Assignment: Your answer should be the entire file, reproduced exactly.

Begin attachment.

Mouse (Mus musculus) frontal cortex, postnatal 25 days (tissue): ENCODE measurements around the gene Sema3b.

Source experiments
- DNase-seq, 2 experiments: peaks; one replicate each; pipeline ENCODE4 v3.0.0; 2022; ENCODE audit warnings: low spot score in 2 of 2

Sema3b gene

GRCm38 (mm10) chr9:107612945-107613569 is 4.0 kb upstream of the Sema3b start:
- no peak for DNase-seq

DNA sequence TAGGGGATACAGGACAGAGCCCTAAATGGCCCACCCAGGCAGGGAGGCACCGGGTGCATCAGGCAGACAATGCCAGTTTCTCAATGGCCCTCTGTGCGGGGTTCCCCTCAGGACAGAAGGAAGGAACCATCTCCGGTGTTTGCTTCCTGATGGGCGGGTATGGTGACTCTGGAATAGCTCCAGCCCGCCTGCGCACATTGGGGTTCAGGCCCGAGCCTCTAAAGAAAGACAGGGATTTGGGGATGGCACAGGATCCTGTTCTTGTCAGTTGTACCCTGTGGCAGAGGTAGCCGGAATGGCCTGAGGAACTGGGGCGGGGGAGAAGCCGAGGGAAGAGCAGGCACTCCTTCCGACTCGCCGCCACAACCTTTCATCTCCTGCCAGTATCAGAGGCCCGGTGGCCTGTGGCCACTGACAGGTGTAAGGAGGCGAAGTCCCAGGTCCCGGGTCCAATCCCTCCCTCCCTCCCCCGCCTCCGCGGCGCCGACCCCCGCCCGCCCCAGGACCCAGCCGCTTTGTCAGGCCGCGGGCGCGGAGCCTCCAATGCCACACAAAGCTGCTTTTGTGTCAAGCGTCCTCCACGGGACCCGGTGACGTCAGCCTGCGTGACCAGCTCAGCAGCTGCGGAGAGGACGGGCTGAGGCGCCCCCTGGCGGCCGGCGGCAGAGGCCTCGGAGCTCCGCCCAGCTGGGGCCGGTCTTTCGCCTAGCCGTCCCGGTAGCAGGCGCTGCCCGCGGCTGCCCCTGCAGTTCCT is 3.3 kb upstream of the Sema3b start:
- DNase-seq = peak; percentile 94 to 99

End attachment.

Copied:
Mouse (Mus musculus) frontal cortex, postnatal 25 days (tissue): ENCODE measurements around the gene Sema3b.

Source experiments
- DNase-seq, 2 experiments: peaks; one replicate each; pipeline ENCODE4 v3.0.0; 2022; ENCODE audit warnings: low spot score in 2 of 2

Sema3b gene

GRCm38 (mm10) chr9:107612945-107613569 is 4.0 kb upstream of the Sema3b start:
- no peak for DNase-seq

DNA sequence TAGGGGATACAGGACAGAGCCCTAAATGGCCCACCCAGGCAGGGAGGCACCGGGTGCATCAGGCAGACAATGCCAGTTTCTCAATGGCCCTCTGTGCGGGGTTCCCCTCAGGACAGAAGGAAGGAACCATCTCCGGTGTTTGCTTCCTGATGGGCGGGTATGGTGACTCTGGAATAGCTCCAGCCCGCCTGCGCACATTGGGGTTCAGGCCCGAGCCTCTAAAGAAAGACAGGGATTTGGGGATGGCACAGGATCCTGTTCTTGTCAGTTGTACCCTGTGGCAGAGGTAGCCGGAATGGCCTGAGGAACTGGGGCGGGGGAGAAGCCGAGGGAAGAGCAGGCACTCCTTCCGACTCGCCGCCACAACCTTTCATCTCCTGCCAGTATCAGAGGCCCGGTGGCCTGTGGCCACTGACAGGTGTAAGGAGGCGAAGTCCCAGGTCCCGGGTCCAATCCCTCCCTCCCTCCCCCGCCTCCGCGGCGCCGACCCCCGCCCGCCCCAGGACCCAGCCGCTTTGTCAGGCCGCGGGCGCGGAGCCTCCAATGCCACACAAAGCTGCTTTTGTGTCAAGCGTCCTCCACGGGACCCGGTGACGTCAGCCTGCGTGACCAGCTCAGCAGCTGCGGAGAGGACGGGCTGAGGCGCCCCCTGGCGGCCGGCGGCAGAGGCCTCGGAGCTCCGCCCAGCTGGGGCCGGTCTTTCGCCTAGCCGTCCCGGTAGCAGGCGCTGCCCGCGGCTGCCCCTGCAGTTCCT is 3.3 kb upstream of the Sema3b start:
- DNase-seq = peak; percentile 94 to 99